After decades of voluntary cooperation, the new legislative proposal (https://ec.europa.eu/health) suggests a common regulatory framework within the EU. Hopefully, this will prove to be a leap forward for evidence-based health care.
The foundation is already there. The international HTA community has had a long-standing goal of sharing robust evidence, and there have been three consecutive Joint Actions on HTA at the EU level. Collaboration within the union was further spurred by the Cross-border Healthcare Directive (2011/24/EU).
The new proposal is that the EU Member States work together in four main areas:
- Joint clinical assessments of the most innovative and potentially impactful health technologies – alongside the central marketing authorisation procedure (for medicinal products) or some time after the conformity assessment (for medical devices)
- Joint scientific consultations at which developers of a health technology can seek advice from HTA authorities concerning the type of data and evidence that are likely to be required
- Identification of emerging health technologies to help ensure that important innovations are identified early
- Voluntary cooperation in non-pharmacological and non-device HTA areas, such as assessment of surgical procedures or the financial aspects of health technologies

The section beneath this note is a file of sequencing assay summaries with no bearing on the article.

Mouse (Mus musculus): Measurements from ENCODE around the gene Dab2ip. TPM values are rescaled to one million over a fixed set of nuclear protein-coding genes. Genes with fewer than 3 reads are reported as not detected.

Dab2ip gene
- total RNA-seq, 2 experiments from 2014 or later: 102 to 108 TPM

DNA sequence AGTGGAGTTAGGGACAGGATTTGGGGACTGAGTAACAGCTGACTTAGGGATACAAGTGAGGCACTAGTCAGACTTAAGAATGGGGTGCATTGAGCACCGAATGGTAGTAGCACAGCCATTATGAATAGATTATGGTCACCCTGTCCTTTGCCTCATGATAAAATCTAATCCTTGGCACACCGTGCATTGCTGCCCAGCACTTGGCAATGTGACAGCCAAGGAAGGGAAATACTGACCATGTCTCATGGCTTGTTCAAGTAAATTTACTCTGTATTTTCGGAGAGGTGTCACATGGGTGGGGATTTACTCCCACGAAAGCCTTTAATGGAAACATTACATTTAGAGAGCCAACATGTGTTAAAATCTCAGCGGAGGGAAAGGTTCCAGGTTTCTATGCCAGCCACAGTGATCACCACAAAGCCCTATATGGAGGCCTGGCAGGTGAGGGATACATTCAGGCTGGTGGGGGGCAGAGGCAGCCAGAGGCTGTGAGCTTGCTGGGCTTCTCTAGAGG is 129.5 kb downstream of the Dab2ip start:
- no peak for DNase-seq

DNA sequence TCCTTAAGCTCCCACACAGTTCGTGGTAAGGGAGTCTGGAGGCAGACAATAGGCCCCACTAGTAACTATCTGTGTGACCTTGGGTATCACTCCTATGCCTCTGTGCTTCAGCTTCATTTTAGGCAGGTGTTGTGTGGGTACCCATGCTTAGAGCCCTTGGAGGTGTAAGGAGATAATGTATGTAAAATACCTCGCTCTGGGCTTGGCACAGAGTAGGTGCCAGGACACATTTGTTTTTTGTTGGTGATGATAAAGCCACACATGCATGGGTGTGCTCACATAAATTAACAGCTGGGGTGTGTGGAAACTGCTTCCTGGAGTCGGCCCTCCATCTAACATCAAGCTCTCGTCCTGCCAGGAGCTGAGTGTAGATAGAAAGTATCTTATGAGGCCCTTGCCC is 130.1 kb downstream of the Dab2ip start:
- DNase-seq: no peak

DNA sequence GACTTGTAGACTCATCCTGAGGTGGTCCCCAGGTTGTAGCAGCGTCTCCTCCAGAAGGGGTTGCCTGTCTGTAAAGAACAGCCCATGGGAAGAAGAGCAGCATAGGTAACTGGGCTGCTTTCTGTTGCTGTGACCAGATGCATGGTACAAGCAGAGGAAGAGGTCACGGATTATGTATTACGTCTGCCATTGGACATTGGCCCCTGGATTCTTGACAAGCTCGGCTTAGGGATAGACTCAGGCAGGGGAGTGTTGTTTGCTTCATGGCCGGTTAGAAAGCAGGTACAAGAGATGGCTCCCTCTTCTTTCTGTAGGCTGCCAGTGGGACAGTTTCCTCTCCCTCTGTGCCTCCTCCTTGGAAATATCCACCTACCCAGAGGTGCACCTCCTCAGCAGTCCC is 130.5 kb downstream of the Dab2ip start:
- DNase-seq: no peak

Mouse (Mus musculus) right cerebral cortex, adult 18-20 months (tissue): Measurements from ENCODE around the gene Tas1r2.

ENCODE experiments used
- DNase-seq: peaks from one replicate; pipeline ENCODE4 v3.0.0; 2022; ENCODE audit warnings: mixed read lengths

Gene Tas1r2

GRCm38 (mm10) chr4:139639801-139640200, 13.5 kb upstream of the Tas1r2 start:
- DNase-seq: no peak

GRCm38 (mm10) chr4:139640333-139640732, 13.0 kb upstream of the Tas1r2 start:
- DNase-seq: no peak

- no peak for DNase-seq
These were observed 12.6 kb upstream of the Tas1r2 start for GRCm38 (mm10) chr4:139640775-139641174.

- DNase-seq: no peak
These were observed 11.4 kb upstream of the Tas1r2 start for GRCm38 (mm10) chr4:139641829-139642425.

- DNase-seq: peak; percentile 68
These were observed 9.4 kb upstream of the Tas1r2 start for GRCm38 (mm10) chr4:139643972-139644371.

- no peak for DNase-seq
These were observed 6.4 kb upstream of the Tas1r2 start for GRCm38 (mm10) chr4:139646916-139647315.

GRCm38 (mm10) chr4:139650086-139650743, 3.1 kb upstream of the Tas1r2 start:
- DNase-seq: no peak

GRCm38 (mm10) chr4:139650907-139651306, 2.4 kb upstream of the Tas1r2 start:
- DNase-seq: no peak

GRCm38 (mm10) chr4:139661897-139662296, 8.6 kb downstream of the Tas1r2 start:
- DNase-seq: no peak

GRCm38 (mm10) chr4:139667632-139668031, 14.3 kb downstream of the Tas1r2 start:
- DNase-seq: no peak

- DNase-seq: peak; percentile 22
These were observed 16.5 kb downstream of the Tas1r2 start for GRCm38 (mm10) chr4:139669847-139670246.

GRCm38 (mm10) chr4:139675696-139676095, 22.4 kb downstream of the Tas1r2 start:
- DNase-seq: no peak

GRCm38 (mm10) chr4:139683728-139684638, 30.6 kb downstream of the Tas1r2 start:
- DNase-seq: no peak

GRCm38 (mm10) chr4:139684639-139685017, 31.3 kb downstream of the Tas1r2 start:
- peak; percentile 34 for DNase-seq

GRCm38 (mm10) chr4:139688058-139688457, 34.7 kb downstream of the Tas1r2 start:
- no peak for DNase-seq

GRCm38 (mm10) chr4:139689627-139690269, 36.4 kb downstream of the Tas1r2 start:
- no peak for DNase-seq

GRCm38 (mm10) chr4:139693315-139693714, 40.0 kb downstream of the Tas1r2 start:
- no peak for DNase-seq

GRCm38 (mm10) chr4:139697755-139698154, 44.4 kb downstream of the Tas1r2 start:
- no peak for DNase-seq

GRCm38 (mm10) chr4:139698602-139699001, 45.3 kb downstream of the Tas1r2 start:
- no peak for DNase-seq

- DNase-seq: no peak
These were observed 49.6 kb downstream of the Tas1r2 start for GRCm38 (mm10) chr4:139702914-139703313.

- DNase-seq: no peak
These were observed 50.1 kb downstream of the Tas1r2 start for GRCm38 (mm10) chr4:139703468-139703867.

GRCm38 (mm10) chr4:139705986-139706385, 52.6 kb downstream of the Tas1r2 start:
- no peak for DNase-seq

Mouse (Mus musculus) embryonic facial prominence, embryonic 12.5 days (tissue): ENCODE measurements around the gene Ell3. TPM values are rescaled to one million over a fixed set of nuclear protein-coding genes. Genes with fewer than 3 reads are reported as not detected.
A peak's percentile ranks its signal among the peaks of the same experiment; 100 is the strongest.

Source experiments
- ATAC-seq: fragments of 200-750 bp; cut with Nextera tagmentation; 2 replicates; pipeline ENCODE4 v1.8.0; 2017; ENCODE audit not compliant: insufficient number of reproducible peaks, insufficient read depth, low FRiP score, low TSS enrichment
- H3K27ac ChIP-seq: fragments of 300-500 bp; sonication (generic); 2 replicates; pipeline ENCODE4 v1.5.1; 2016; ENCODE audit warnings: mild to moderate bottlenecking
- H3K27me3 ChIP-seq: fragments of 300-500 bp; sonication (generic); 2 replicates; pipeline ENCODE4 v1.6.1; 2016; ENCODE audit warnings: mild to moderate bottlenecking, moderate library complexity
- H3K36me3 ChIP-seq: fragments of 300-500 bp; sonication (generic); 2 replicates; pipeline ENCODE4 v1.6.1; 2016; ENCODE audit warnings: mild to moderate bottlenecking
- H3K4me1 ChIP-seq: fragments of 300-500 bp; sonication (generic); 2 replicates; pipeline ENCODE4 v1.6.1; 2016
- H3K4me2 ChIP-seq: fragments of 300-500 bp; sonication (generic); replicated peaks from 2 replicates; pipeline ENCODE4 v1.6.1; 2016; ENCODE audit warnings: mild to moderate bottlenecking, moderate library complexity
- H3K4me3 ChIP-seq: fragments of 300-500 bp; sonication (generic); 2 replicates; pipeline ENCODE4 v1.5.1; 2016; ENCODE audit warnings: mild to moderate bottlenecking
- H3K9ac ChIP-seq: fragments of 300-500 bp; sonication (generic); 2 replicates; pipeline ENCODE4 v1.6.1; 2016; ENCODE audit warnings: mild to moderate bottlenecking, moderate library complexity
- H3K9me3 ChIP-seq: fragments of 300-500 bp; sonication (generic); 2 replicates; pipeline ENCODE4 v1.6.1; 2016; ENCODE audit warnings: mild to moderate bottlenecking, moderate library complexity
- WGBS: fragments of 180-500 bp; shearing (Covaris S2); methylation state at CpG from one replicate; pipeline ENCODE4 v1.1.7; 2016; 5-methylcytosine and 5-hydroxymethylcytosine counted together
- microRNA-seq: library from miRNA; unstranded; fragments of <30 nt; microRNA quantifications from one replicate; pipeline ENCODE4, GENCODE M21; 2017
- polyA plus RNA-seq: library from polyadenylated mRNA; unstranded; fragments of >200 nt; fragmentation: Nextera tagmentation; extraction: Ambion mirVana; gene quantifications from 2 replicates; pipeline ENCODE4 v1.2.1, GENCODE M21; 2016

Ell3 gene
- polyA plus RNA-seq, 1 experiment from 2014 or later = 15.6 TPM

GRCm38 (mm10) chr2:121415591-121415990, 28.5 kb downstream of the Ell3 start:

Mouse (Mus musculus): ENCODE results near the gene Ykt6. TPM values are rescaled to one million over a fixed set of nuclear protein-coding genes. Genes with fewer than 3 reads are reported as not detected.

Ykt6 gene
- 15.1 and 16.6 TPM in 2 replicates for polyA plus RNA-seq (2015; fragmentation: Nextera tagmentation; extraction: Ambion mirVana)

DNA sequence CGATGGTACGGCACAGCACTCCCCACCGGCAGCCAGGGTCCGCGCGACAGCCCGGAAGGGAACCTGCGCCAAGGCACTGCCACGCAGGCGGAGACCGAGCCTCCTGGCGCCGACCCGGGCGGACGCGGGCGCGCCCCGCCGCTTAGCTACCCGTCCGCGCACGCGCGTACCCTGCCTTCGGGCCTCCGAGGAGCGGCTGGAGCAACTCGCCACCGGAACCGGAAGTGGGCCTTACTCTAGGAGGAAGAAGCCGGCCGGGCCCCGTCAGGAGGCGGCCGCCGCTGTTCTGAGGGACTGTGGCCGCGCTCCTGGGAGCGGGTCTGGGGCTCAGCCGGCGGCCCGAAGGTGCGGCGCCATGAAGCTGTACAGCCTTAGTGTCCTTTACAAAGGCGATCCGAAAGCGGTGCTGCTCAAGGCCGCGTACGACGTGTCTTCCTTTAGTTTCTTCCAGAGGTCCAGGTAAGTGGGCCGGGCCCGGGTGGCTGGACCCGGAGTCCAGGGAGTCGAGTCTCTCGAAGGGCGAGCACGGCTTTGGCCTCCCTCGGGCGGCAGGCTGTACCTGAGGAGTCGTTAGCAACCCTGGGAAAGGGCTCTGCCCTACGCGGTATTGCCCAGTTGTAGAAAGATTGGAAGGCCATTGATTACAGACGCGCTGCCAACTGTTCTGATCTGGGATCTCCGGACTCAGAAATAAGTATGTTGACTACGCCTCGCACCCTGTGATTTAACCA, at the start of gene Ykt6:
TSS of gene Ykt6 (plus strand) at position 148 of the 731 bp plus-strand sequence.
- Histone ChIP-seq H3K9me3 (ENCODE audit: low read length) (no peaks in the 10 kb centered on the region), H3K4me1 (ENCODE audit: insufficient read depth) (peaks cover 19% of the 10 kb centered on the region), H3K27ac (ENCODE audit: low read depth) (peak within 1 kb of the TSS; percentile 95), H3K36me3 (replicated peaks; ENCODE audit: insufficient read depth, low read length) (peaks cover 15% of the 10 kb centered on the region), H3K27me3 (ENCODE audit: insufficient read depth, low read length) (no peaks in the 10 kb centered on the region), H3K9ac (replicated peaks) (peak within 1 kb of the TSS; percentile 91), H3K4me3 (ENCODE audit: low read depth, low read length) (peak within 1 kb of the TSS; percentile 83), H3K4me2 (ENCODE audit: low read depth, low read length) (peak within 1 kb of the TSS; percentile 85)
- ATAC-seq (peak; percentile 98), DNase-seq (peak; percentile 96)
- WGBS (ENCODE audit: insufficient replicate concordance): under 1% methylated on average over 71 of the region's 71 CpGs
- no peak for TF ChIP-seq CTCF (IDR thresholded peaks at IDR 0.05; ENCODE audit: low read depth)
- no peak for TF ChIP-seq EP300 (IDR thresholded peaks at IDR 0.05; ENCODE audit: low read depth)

According to the proposal, the joint effort should be coordinated by a team of representatives from national HTA authorities and bodies in EU Member States. In order to avoid duplication and discrepancies, joint clinical assessments should not be repeated at the national level. However, Member States would be responsible for supplementing joint assessments with non-clinical evaluations of the financial, social, and ethical aspects of health technology. Each State will also evaluate the overall added value of such technologies and make decisions, such as pricing and reimbursement policies, for their healthcare systems.
The role of the European Commission would be twofold: 1. to provide scientific and logistic support for meetings and to facilitate cooperation with other EU organisations, such as the European Medicines Agency, for joint scientific consultations, etc, and 2. to make sure that the coordinating team works independently and transparently.
The proposal will be discussed by the European Parliament and the Council of Ministers with the aim of adoption by 2019. It can become applicable three years later, followed by an additional three-year phase-in period.
As evident in assessments, any theoretically promising health intervention may help or harm in practice. The same thing holds true for regulatory frameworks once they are put to the test. We would be wise to ensure that this one will work as intended.
Ragnar Levi, Editor